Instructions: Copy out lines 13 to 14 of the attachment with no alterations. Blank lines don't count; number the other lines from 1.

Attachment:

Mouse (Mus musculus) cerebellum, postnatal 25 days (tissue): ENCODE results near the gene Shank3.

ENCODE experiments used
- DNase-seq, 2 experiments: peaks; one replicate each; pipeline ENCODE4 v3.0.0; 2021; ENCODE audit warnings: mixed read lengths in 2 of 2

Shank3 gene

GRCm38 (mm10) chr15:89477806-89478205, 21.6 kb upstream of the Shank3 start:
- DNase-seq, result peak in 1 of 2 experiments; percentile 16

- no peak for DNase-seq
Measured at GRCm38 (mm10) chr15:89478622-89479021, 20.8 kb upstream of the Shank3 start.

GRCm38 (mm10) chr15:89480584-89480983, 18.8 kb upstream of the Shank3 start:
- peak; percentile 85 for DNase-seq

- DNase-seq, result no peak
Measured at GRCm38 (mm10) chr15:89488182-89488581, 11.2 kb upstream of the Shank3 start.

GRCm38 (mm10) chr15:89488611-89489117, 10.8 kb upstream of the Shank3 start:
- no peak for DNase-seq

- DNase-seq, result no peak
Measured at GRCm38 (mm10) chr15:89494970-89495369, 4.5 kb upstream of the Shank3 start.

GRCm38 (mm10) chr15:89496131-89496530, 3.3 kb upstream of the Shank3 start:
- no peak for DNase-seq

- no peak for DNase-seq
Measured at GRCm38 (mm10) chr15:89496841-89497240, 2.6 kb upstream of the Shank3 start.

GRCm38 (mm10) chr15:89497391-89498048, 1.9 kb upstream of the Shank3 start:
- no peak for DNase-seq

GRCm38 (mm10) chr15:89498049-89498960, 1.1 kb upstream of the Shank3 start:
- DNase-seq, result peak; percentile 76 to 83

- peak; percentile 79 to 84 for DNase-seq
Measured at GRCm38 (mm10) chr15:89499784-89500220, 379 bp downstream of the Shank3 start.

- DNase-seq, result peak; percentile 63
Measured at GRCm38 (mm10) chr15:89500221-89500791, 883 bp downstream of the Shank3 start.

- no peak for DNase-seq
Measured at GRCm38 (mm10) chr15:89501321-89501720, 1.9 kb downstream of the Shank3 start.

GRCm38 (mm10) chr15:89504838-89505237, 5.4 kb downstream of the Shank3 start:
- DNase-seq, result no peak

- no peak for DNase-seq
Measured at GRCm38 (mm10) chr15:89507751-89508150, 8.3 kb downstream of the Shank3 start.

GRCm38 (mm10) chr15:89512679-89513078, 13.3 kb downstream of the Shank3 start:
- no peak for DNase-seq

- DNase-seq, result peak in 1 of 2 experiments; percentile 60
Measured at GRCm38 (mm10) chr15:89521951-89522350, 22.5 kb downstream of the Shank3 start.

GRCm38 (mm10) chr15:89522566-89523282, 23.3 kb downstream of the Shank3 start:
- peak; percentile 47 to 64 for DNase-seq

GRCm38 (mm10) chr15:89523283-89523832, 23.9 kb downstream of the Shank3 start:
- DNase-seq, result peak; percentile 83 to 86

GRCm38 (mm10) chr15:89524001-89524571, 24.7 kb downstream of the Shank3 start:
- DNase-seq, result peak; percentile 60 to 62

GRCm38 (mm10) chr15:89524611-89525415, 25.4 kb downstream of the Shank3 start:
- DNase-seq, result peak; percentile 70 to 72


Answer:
GRCm38 (mm10) chr15:89488611-89489117, 10.8 kb upstream of the Shank3 start:
- no peak for DNase-seq